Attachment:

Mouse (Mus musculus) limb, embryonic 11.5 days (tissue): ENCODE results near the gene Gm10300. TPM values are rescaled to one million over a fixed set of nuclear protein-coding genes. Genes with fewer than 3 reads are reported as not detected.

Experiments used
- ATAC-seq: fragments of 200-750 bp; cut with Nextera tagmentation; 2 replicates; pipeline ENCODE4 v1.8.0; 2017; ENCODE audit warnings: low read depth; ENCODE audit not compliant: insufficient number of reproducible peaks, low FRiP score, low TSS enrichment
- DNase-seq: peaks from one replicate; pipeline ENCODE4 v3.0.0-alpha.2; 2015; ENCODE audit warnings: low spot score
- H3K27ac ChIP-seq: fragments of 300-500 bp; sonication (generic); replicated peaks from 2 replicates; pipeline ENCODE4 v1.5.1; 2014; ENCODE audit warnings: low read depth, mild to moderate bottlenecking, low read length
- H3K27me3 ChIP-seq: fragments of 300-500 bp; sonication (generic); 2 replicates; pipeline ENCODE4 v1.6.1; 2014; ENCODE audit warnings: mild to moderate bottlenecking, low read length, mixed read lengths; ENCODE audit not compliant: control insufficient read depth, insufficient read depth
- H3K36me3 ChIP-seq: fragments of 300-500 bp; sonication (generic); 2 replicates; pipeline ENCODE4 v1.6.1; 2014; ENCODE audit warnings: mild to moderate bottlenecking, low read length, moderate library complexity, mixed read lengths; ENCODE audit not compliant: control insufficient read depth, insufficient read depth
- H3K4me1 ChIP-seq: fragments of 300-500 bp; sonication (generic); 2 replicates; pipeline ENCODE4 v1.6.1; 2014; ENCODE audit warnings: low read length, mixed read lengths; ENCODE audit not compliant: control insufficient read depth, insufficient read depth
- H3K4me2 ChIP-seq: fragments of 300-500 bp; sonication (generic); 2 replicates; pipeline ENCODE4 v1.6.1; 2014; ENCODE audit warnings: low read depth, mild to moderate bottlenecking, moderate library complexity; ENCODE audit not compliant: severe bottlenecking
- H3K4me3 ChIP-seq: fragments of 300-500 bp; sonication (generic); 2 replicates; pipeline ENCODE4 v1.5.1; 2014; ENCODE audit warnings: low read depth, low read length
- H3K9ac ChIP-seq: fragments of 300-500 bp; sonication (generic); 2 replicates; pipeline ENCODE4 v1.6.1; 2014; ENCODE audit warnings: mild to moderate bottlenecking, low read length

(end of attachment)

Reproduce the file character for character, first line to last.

Mouse (Mus musculus) limb, embryonic 11.5 days (tissue): ENCODE results near the gene Gm10300. TPM values are rescaled to one million over a fixed set of nuclear protein-coding genes. Genes with fewer than 3 reads are reported as not detected.

Experiments used
- ATAC-seq: fragments of 200-750 bp; cut with Nextera tagmentation; 2 replicates; pipeline ENCODE4 v1.8.0; 2017; ENCODE audit warnings: low read depth; ENCODE audit not compliant: insufficient number of reproducible peaks, low FRiP score, low TSS enrichment
- DNase-seq: peaks from one replicate; pipeline ENCODE4 v3.0.0-alpha.2; 2015; ENCODE audit warnings: low spot score
- H3K27ac ChIP-seq: fragments of 300-500 bp; sonication (generic); replicated peaks from 2 replicates; pipeline ENCODE4 v1.5.1; 2014; ENCODE audit warnings: low read depth, mild to moderate bottlenecking, low read length
- H3K27me3 ChIP-seq: fragments of 300-500 bp; sonication (generic); 2 replicates; pipeline ENCODE4 v1.6.1; 2014; ENCODE audit warnings: mild to moderate bottlenecking, low read length, mixed read lengths; ENCODE audit not compliant: control insufficient read depth, insufficient read depth
- H3K36me3 ChIP-seq: fragments of 300-500 bp; sonication (generic); 2 replicates; pipeline ENCODE4 v1.6.1; 2014; ENCODE audit warnings: mild to moderate bottlenecking, low read length, moderate library complexity, mixed read lengths; ENCODE audit not compliant: control insufficient read depth, insufficient read depth
- H3K4me1 ChIP-seq: fragments of 300-500 bp; sonication (generic); 2 replicates; pipeline ENCODE4 v1.6.1; 2014; ENCODE audit warnings: low read length, mixed read lengths; ENCODE audit not compliant: control insufficient read depth, insufficient read depth
- H3K4me2 ChIP-seq: fragments of 300-500 bp; sonication (generic); 2 replicates; pipeline ENCODE4 v1.6.1; 2014; ENCODE audit warnings: low read depth, mild to moderate bottlenecking, moderate library complexity; ENCODE audit not compliant: severe bottlenecking
- H3K4me3 ChIP-seq: fragments of 300-500 bp; sonication (generic); 2 replicates; pipeline ENCODE4 v1.5.1; 2014; ENCODE audit warnings: low read depth, low read length
- H3K9ac ChIP-seq: fragments of 300-500 bp; sonication (generic); 2 replicates; pipeline ENCODE4 v1.6.1; 2014; ENCODE audit warnings: mild to moderate bottlenecking, low read length